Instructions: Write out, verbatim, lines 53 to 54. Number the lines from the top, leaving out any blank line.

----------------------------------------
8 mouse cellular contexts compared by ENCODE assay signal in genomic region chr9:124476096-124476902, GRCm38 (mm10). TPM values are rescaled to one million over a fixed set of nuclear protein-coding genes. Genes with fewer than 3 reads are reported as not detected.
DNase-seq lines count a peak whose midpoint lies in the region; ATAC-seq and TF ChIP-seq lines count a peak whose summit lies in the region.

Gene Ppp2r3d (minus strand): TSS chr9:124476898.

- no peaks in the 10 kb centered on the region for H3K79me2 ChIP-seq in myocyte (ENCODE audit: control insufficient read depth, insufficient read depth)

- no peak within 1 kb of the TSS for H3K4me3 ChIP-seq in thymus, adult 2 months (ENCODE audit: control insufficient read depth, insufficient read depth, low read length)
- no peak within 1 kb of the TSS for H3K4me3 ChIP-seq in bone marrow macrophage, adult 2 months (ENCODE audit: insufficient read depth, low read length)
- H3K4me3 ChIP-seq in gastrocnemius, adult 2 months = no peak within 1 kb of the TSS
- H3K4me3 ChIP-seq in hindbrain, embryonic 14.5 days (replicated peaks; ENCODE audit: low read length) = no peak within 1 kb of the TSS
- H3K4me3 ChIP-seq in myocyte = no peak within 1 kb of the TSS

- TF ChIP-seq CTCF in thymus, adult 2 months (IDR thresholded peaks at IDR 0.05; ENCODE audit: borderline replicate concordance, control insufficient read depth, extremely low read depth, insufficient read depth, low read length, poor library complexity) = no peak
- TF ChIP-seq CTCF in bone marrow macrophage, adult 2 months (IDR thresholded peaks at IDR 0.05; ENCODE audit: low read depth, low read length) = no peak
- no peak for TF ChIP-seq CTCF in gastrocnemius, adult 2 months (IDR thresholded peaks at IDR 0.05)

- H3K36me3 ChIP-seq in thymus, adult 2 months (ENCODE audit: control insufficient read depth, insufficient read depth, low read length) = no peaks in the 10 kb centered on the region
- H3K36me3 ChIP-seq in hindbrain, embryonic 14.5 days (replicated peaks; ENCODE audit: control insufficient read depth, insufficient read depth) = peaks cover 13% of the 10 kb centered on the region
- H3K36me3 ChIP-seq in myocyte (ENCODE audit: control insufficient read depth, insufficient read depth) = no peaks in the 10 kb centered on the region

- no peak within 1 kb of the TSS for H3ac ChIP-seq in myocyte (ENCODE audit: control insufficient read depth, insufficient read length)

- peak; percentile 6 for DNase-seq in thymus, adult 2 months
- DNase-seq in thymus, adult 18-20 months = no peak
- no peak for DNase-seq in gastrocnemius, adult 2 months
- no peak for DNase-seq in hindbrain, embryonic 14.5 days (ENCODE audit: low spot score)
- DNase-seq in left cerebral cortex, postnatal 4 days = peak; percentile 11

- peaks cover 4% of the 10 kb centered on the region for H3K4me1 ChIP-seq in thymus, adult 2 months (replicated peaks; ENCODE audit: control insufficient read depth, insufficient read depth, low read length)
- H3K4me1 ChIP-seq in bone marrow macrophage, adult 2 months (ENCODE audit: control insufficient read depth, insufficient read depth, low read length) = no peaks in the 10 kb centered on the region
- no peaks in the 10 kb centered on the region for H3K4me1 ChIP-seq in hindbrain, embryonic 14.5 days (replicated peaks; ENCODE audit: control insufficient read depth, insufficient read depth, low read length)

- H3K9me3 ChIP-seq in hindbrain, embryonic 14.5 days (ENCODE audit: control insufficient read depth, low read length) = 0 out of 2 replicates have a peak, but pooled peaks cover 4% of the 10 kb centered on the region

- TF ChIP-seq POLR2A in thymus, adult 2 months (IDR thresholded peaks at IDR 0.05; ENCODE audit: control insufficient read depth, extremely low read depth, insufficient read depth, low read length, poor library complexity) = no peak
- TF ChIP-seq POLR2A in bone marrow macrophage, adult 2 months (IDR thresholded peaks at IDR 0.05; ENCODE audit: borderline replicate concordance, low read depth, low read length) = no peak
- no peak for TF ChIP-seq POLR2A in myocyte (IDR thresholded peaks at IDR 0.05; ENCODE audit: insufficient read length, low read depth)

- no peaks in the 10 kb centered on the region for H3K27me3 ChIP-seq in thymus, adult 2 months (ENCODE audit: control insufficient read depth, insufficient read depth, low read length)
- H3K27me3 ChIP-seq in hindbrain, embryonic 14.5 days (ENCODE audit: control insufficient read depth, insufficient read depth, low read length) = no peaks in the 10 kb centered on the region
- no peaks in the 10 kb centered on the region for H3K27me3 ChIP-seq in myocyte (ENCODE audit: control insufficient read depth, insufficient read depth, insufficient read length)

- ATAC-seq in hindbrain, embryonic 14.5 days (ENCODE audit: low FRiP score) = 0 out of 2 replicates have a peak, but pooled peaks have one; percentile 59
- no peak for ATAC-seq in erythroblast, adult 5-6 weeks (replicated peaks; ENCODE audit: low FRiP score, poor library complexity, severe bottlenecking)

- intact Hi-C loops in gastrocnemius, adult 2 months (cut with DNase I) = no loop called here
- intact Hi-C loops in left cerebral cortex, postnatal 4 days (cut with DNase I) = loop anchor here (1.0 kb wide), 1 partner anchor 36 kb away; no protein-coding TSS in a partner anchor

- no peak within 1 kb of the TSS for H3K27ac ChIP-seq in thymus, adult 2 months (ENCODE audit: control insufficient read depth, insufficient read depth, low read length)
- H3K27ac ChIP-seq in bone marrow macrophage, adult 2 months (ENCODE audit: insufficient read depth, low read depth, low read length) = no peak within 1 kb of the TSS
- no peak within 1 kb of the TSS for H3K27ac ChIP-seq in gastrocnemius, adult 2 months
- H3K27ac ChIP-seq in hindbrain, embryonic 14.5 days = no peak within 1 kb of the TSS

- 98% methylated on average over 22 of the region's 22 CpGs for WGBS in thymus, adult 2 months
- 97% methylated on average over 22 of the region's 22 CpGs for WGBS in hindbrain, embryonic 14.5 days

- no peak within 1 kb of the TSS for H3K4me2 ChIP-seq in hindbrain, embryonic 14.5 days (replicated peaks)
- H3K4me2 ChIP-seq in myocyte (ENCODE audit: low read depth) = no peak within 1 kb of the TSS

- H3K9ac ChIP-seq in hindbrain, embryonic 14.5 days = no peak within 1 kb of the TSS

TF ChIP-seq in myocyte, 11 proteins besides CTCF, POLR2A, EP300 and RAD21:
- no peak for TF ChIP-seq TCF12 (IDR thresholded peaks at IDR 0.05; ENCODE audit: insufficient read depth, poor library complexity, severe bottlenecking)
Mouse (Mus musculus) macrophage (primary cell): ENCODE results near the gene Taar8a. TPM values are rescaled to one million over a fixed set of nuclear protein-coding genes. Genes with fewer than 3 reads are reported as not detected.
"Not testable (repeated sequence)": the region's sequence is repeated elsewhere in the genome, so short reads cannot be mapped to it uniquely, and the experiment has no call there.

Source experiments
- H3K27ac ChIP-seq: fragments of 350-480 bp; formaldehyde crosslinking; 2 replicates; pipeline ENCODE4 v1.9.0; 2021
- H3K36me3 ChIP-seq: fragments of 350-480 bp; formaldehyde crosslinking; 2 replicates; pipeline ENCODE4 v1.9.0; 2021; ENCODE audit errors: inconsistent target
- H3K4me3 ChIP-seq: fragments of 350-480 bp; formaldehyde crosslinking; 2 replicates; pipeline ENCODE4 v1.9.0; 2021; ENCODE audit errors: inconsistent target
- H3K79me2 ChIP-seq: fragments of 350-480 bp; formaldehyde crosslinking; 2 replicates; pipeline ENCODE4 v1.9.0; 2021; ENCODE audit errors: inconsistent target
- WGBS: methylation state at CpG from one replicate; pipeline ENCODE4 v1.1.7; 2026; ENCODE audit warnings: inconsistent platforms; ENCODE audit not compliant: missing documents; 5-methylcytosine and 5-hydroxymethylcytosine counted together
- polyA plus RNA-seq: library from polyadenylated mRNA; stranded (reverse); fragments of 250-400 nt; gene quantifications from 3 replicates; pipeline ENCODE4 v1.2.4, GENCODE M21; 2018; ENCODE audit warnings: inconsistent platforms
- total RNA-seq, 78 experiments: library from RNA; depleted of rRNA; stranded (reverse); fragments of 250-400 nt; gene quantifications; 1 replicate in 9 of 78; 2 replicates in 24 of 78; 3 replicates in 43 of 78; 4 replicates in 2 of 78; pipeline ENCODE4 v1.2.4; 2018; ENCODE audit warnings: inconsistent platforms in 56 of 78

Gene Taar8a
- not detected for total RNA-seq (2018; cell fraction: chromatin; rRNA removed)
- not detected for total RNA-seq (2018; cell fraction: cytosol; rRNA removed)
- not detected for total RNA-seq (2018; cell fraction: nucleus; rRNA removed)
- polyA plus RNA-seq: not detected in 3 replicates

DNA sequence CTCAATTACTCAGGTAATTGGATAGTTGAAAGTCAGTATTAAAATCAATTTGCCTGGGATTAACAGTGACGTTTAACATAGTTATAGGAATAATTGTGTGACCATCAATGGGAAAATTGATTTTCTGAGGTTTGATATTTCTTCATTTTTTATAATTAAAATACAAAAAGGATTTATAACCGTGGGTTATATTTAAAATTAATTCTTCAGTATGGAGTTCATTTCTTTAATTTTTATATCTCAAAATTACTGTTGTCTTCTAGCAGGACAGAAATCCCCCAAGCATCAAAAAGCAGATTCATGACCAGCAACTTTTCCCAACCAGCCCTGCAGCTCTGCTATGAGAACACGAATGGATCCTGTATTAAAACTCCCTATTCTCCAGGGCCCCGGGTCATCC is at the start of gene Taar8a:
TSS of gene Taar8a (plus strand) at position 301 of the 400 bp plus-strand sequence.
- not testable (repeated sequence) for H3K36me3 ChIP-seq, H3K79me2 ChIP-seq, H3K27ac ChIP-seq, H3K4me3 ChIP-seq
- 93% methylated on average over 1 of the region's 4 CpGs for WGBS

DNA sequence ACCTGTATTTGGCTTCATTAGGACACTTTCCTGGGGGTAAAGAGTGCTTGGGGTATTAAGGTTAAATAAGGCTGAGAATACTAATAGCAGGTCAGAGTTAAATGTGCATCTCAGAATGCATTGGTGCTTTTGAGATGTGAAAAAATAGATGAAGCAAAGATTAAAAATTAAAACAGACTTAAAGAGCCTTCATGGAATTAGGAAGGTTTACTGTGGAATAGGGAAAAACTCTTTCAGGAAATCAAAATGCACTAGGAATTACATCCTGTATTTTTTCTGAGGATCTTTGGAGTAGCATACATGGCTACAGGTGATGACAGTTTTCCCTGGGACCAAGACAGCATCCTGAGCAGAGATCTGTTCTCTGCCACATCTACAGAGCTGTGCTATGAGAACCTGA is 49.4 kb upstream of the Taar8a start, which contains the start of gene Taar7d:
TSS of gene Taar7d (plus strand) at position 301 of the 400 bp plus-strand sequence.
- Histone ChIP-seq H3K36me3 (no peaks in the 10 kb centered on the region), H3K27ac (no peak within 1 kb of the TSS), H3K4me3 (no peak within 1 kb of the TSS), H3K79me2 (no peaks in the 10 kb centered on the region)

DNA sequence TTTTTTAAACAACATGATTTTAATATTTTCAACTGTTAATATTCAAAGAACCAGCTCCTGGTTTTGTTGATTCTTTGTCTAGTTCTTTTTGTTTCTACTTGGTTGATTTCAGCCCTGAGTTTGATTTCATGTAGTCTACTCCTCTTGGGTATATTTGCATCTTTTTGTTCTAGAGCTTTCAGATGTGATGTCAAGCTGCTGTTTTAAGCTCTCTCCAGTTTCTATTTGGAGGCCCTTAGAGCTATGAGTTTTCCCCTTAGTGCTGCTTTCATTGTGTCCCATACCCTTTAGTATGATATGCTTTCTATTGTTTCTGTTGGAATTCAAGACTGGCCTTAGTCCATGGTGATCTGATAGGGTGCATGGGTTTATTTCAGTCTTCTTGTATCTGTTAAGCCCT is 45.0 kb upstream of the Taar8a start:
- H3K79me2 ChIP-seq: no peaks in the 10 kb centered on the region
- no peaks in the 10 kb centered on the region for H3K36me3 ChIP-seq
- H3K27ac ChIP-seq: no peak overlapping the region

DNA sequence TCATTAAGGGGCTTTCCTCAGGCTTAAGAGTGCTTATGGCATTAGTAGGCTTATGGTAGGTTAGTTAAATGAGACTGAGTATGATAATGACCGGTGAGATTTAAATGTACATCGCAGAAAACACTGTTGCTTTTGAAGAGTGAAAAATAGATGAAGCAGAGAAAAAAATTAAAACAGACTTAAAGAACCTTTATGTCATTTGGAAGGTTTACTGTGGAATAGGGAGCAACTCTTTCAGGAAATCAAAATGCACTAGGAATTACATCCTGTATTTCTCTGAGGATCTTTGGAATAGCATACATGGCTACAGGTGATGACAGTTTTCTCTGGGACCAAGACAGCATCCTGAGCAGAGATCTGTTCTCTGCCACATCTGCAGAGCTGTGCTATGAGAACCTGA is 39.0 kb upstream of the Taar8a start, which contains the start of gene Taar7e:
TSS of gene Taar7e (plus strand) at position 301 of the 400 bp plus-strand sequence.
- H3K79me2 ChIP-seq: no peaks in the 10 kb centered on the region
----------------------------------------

- H3K79me2 ChIP-seq: fragments of 350-480 bp; formaldehyde crosslinking; 2 replicates; pipeline ENCODE4 v1.9.0; 2021; ENCODE audit errors: inconsistent target
- WGBS: methylation state at CpG from one replicate; pipeline ENCODE4 v1.1.7; 2026; ENCODE audit warnings: inconsistent platforms; ENCODE audit not compliant: missing documents; 5-methylcytosine and 5-hydroxymethylcytosine counted together